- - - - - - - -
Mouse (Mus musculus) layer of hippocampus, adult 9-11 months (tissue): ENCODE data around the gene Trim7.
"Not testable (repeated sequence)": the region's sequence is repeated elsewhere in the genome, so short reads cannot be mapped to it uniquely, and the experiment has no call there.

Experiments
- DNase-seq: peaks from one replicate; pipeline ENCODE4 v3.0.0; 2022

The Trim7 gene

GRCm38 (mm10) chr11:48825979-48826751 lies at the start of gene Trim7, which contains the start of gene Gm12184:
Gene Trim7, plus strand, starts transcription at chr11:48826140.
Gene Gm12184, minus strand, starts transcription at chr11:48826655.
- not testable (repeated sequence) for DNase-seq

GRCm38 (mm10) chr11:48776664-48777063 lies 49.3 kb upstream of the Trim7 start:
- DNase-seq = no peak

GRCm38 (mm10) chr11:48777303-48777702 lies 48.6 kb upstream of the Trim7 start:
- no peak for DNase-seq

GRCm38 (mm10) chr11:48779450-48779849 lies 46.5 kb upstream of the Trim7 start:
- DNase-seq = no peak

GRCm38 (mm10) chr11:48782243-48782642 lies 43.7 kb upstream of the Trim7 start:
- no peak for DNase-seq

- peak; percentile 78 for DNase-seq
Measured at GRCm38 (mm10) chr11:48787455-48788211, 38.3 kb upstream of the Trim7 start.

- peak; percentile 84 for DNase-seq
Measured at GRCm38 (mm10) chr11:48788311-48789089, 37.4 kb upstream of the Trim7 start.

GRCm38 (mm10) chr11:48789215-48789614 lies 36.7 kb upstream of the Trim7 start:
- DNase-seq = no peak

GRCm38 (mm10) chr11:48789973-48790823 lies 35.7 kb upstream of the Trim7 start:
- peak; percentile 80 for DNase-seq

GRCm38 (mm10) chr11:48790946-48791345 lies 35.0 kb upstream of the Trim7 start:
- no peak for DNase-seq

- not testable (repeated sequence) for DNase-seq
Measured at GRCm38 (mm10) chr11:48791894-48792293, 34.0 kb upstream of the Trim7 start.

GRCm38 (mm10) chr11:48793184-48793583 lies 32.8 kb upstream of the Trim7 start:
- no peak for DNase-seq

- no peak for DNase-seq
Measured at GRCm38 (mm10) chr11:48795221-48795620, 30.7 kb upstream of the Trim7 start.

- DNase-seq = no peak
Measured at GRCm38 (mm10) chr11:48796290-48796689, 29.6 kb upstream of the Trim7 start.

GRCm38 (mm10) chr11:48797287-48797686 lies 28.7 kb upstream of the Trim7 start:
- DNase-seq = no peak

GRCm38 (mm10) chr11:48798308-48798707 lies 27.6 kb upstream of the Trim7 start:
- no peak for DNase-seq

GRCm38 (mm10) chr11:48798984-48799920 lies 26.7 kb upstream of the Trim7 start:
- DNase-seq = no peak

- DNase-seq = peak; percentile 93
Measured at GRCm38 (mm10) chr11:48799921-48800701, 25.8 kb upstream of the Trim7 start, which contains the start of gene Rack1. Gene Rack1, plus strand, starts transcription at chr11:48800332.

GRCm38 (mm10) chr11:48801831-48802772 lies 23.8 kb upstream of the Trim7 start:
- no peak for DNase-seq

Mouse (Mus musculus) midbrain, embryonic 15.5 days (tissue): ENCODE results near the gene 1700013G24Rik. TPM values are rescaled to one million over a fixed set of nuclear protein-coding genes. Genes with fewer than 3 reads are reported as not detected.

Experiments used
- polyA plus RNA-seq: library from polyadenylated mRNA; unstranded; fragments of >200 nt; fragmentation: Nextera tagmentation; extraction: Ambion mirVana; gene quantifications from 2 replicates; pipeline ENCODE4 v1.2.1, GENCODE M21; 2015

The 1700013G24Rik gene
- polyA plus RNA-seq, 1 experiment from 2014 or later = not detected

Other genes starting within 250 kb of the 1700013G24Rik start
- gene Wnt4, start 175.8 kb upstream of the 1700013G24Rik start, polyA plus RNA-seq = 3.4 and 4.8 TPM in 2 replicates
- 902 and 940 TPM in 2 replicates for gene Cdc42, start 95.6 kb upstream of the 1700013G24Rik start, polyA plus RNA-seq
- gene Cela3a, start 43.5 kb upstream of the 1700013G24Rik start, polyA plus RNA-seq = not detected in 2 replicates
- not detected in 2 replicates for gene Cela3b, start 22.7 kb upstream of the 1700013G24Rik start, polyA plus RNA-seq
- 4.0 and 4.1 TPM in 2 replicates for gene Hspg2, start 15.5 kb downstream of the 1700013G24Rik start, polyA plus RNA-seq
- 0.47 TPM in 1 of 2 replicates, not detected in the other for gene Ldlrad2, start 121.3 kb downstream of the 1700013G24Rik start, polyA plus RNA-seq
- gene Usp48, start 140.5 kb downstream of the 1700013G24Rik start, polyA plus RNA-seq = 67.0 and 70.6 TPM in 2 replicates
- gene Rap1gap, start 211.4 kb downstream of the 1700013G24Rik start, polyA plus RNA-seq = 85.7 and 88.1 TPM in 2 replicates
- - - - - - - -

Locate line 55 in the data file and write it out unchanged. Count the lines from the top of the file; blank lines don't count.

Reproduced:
- not detected in 2 replicates for gene Cela3b, start 22.7 kb upstream of the 1700013G24Rik start, polyA plus RNA-seq